Endothelial function predicts 5-year adverse outcome in patients hospitalized in an emergency department chest pain unit

Michael Shechter*, Sharon Shalom Natanzon, Amir Lerman, Herold Cohn, Megha Prasad, Orly Goitein, Ronen Goldkorn, Michael Naroditsky, Nira Koren-Morag, Shlomi Matetzky

*Corresponding author for this work

Research output: Contribution to journalArticlepeer-review


BackgroundAlthough endothelial function is a marker for cardiovascular risk, endothelial dysfunction assessment is not routinely used in daily clinical practice. A growing challenge has emerged in identifying patients prone to cardiovascular events. We aim to investigate whether abnormal endothelial function may be associated with adverse 5-year outcomes in patients presenting to a chest pain unit (CPU).MethodsFollowing endothelial function testing using EndoPAT 2000 in 300 consecutive patients without a history of coronary artery disease, patients underwent coronary computerized tomographic angiography (CCTA) or single-photon emission computed tomography according to availability.ResultsMean 10-year Framingham risk score (FRS) was 6.6 ± 5.9%; mean 10-year atherosclerotic cardiovascular disease (ASCVD) risk was 7.1 ± 7.2%; median reactive hyperemia index (RHI) as a measure of an endothelial function 2.0 and mean was 2.0 ± 0.4. During a 5-year follow-up, the 30 patients who developed major adverse cardiovascular events (MACE), including all-cause mortality, nonfatal myocardial infarction, hospitalization for heart failure or angina pectoris, stroke, coronary artery bypass grafting, and percutaneous coronary interventions, had higher 10-year FRS (9.6 ± 7.8 vs. 6.3 ± 5.6%; P = 0.032), higher 10-year ASCVD risk (10.4 ± 9.2 vs. 6.7 ± 6.9%; P = 0.042), lower baseline RHI (1.6 ± 0.5 vs. 2.1 ± 0.4; P < 0.001) and a greater degree of coronary atherosclerotic lesions (53 vs. 3%, P < 0.001) on CCTA compared with patients without MACE. Multivariate analysis demonstrated that RHI below the median was an independent predictor of 5-year MACE (odds ratio 5.567, 95% confidence interval 1.955-15.853; P = 0.001).ConclusionOur findings suggest that noninvasive endothelial function testing may contribute to clinical efficacy in triaging patients in the CPU and in predicting 5-year MACE.Clinical Trials.gov IdentifierNCT01618123.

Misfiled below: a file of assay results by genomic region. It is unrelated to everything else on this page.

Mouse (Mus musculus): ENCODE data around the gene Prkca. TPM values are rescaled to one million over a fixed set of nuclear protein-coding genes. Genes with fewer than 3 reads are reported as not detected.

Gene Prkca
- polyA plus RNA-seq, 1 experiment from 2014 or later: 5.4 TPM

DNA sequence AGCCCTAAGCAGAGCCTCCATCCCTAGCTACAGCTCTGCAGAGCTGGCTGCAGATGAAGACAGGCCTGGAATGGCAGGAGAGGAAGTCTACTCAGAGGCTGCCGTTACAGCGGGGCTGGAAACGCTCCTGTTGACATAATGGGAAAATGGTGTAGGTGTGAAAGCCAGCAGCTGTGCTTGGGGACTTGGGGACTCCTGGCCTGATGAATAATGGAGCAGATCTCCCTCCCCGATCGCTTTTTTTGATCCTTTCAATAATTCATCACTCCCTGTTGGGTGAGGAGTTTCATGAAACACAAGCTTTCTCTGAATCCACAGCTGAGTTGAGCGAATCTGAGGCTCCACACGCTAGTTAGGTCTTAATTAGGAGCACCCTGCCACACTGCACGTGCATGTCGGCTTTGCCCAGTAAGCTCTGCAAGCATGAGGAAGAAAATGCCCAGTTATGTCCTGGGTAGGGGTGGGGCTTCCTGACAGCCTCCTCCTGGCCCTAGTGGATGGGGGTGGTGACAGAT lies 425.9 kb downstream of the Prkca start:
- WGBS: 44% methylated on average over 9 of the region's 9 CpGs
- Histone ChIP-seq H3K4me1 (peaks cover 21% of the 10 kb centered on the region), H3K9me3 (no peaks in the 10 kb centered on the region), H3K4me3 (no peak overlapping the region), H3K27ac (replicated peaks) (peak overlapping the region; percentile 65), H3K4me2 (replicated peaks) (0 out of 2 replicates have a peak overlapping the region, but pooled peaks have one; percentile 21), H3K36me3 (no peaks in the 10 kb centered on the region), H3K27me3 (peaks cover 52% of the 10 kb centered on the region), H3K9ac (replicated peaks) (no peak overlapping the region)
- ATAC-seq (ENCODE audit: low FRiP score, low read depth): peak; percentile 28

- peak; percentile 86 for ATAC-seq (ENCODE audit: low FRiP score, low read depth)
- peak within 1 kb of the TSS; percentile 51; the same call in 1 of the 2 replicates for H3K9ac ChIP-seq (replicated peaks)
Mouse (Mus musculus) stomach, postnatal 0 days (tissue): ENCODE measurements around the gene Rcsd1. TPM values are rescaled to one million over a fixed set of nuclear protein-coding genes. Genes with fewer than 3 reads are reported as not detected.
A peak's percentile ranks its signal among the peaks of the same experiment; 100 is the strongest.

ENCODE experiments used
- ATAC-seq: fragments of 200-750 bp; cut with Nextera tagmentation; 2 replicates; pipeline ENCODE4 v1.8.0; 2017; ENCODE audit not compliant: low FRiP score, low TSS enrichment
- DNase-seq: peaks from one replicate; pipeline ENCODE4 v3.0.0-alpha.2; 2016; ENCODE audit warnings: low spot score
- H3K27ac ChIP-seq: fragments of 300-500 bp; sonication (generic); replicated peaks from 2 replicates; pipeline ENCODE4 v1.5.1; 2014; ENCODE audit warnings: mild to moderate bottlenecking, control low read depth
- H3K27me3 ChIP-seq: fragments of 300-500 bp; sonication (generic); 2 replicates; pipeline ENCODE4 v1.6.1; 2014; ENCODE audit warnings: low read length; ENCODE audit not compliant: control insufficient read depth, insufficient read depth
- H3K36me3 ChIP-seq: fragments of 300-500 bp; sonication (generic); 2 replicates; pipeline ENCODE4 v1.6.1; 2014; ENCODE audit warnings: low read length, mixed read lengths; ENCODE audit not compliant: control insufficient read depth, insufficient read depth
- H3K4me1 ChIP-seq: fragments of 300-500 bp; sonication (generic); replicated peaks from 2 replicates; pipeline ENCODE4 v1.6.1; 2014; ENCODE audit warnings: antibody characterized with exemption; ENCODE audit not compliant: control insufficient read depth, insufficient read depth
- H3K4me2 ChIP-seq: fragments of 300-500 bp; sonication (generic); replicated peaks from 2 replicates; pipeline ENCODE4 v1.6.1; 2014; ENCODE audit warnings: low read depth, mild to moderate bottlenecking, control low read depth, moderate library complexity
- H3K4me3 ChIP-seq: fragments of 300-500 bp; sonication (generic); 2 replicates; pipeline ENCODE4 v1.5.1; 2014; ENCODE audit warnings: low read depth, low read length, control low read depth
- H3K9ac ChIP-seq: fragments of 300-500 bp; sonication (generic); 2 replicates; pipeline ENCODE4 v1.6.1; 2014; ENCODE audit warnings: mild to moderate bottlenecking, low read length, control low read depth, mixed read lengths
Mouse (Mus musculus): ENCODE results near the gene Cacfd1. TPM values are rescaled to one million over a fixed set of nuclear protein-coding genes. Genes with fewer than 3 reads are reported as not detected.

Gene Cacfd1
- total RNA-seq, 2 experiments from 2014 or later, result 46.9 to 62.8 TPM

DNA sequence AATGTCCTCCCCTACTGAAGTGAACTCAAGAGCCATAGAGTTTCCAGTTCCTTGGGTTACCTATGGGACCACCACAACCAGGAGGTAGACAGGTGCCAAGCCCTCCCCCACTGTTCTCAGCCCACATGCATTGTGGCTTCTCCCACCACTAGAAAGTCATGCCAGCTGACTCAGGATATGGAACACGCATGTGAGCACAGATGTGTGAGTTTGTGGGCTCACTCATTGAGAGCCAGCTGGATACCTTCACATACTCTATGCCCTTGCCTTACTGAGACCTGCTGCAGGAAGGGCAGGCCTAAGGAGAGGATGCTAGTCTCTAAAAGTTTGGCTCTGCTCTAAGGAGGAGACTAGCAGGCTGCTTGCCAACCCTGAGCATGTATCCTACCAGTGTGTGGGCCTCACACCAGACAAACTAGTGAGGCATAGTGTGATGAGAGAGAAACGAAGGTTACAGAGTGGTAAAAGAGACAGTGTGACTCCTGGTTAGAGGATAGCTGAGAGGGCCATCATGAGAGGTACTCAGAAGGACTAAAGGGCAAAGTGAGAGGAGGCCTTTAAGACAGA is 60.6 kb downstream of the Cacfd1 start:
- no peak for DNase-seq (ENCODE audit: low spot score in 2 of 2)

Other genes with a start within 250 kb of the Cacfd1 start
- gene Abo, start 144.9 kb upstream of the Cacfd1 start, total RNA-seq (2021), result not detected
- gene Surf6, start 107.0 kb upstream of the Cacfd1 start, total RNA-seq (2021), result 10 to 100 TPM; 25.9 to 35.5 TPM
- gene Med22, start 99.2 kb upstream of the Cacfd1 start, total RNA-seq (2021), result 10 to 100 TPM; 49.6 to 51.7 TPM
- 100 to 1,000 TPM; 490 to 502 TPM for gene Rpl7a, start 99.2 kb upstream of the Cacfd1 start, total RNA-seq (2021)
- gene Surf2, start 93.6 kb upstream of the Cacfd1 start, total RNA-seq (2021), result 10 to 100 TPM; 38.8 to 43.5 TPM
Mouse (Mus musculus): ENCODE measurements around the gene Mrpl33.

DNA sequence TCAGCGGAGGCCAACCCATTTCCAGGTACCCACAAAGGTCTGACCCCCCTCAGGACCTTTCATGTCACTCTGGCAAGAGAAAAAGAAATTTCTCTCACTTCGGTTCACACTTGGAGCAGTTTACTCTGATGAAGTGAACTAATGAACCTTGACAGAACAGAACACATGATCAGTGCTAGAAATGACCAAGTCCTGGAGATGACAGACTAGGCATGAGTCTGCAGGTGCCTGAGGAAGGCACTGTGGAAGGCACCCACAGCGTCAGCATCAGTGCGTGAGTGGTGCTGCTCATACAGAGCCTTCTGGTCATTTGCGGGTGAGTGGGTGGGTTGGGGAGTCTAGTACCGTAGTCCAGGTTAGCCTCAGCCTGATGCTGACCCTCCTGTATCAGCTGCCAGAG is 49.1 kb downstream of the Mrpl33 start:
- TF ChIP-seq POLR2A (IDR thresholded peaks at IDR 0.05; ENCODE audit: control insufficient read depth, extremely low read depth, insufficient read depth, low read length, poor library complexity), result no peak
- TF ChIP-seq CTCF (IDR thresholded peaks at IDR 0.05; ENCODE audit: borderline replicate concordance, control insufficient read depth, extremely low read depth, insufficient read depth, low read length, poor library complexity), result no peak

Original languageEnglish
Pages (from-to)729-736
Number of pages8
JournalJournal of Cardiovascular Medicine
Issue number10
StatePublished - 1 Oct 2023


  • EndoPAT
  • cardiovascular events
  • chest pain unit
  • endothelial function


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